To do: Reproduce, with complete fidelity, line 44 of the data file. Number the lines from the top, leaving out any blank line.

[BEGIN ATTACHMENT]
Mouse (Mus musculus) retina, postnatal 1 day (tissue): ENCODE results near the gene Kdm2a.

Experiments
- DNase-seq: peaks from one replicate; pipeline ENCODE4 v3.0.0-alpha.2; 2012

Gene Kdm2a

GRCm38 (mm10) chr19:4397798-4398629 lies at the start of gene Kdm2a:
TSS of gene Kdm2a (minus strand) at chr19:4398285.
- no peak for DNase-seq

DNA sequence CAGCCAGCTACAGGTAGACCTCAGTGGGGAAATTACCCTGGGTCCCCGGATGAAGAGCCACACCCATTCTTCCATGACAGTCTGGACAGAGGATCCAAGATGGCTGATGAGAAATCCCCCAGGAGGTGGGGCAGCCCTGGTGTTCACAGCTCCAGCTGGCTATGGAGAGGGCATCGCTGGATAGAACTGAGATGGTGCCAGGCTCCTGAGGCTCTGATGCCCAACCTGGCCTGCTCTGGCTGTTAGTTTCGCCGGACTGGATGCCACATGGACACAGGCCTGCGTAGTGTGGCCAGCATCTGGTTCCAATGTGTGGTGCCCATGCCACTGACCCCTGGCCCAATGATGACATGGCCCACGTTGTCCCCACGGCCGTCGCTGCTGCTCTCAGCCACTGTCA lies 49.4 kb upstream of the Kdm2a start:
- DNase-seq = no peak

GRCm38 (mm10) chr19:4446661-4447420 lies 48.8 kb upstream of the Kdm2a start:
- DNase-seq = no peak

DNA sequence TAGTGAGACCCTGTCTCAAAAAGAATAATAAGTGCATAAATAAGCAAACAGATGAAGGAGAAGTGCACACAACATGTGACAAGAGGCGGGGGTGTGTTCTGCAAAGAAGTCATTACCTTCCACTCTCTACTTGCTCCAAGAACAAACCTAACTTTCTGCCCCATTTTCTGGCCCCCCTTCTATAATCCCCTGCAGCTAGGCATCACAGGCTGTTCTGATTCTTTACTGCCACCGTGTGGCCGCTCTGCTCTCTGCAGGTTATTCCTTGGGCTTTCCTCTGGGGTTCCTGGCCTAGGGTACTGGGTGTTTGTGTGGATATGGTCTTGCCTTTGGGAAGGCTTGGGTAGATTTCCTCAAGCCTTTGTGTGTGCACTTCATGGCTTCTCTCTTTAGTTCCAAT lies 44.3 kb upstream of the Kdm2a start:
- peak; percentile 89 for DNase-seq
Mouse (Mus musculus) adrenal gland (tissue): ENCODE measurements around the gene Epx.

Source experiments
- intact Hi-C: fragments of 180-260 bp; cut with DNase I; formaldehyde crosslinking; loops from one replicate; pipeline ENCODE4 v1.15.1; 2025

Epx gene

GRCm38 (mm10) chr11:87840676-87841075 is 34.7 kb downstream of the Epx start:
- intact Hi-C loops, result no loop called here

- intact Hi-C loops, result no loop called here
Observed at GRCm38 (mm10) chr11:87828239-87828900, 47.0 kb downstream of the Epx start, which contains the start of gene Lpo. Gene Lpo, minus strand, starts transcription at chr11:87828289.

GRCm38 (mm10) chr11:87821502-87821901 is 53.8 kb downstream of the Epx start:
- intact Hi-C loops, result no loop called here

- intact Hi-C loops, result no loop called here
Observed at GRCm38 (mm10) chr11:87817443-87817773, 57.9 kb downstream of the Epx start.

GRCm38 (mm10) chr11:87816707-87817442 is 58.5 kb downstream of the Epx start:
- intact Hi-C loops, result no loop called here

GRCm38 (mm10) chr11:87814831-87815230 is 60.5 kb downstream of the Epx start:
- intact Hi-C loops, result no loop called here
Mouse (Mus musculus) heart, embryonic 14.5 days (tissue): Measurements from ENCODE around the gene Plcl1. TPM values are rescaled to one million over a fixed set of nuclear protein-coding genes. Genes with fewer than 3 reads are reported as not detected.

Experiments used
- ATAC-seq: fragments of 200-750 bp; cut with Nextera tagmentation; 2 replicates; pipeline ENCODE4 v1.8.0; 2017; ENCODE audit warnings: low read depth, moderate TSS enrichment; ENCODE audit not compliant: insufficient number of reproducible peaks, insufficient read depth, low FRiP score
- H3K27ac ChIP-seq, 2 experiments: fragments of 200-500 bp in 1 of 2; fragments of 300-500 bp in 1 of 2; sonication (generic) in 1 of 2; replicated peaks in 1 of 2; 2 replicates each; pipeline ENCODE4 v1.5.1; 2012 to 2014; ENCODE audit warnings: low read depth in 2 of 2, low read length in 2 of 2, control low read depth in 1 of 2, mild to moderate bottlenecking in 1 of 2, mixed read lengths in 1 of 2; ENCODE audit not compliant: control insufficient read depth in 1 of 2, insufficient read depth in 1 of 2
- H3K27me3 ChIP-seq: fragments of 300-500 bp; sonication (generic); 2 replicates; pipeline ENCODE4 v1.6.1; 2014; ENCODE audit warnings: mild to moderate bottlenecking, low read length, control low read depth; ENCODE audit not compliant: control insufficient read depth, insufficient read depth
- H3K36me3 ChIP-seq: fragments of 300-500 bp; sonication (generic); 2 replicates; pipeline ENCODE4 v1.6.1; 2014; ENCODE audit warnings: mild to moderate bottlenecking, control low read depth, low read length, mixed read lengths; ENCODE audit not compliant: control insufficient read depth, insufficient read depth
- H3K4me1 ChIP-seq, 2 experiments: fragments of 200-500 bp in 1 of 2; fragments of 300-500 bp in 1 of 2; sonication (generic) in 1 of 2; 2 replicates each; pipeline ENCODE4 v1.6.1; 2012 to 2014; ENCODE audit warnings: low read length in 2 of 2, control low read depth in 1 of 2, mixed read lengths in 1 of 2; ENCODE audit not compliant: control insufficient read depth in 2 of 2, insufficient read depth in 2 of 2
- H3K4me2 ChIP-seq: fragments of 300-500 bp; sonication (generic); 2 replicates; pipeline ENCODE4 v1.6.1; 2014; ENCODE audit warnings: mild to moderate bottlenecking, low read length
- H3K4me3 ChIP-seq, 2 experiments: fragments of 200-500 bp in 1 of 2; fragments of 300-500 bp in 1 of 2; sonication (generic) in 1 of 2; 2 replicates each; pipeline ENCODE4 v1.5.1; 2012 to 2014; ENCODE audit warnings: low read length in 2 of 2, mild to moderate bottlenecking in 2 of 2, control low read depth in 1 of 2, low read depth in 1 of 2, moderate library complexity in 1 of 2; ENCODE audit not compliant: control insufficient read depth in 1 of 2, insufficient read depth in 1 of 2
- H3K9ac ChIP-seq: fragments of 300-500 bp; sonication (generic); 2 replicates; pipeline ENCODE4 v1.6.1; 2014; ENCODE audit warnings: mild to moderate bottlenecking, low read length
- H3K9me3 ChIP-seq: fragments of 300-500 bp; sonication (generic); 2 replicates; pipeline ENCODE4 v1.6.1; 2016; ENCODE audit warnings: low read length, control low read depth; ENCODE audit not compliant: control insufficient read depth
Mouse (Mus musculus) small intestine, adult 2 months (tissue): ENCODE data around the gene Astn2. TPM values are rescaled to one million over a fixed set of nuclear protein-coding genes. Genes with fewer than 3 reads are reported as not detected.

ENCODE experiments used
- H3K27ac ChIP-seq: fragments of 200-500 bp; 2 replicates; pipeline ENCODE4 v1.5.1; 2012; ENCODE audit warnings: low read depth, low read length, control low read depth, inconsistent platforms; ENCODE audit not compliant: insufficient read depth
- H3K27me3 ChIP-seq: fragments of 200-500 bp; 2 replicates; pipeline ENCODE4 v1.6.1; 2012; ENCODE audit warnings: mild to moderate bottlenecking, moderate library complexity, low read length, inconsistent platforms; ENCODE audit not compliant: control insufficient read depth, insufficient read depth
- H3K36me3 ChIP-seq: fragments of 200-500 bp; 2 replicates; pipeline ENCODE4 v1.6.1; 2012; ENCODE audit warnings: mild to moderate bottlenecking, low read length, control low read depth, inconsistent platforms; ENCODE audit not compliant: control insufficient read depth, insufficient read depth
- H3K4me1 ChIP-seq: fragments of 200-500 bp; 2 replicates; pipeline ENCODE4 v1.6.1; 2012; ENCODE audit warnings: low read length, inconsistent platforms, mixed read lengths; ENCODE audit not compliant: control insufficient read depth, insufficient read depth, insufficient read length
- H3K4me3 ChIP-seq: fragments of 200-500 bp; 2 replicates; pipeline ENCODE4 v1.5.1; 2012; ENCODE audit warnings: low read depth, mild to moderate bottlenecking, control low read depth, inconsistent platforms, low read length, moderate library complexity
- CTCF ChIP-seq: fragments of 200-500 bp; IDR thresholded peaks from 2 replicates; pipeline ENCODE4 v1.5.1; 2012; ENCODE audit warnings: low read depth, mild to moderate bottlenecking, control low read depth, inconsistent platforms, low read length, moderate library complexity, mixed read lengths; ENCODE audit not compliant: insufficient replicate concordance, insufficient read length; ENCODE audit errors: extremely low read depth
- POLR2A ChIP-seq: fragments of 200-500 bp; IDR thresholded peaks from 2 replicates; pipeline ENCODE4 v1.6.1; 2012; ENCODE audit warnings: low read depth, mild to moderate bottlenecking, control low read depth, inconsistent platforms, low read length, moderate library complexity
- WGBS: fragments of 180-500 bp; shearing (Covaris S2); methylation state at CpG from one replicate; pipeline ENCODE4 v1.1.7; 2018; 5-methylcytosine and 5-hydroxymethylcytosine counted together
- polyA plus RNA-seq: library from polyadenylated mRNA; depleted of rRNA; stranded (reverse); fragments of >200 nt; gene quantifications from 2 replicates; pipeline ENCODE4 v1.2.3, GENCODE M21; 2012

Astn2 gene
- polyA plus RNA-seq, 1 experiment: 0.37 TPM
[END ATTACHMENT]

- H3K27me3 ChIP-seq: fragments of 200-500 bp; 2 replicates; pipeline ENCODE4 v1.6.1; 2012; ENCODE audit warnings: mild to moderate bottlenecking, moderate library complexity, low read length, inconsistent platforms; ENCODE audit not compliant: control insufficient read depth, insufficient read depth